SCRAPPY PROJECT MANAGEMENT
Project Management Dialogues with ATTITUDE!

by Kimberly M. Wiefling, M.S.


This Month's Featured Noggin' Floggin': Being Heard Above the Communication Blizzard

Is there any project manager among us who doesn't have a big old stack of email in his in-basket, a giant pile of unread documents on his desk, and an incessantly flashing "message waiting" light on his voice mail? Paper information is typically "filed" geologically, heaped layer by layer upon the pile until critical project documents are found somewhere in the Mesozoic Era. Email tends to become a reminder of the bottomless pit of action items that awaits us if we ever do get caught up. And I'm personally a big user of voice mail features that speed up a sluggish caller, skip over lengthy digressions, or allow me to mercifully delete a message entirely after listening to only the first few seconds.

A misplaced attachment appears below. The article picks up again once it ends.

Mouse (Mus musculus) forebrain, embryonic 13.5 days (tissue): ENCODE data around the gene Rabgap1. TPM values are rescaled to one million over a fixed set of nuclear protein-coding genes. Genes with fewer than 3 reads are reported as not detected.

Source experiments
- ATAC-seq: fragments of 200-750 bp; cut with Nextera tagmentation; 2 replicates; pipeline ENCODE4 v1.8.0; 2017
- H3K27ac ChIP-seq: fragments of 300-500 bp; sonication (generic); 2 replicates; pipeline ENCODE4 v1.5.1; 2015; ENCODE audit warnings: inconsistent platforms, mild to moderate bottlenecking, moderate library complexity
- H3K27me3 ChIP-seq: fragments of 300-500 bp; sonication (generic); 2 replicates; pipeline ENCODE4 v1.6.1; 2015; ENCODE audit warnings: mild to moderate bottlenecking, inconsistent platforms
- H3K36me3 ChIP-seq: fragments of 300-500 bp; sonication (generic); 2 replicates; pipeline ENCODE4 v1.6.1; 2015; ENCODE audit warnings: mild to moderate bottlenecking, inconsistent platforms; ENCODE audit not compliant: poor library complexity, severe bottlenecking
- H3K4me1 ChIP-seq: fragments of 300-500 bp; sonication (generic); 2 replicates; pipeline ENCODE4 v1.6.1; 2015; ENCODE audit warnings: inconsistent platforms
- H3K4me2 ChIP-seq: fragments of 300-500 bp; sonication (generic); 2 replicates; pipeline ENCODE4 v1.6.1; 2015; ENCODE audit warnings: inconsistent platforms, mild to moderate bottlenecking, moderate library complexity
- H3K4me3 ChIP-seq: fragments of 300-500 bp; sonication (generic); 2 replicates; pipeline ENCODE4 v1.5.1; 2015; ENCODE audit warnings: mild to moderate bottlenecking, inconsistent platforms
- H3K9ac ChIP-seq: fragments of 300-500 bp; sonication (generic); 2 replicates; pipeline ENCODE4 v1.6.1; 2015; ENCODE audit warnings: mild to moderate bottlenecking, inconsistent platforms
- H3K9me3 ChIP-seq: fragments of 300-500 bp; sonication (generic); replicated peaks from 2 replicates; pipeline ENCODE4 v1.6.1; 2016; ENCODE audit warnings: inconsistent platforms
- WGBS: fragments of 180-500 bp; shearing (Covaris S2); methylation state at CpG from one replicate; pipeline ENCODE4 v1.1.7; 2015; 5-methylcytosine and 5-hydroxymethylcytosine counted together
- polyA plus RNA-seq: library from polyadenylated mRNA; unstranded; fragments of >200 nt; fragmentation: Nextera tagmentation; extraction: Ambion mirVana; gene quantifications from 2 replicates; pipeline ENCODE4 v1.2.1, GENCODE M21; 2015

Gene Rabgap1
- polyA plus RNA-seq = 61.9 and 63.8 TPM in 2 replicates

Welcome to the communication blizzard! We now encounter more information in a single Sunday newspaper than a person living in the 17th century encountered in a lifetime. On a project of any complexity, the information overload can be downright oppressive. Faced with an onslaught of undifferentiated information and the impossible task of keeping up with it all, we are forced to make choices, prioritize, and flat out ignore much of it. It's a matter of self-preservation!

If you've led even one major project you are undoubtedly aware of the critical link between communication and project success. In spite of the fact that project managers spend more than half of their time in meetings and 70 – 90% of their time communicating, communication is cited as the #2 cause of project failure. Even if you have crystal clear goals and metrics of success, chances are that very few people on your extended team share your clarity. Unfortunately your lovingly prepared project documents and urgent email are likely skimmed through or skipped over by your deadline-driven team and other key stakeholders.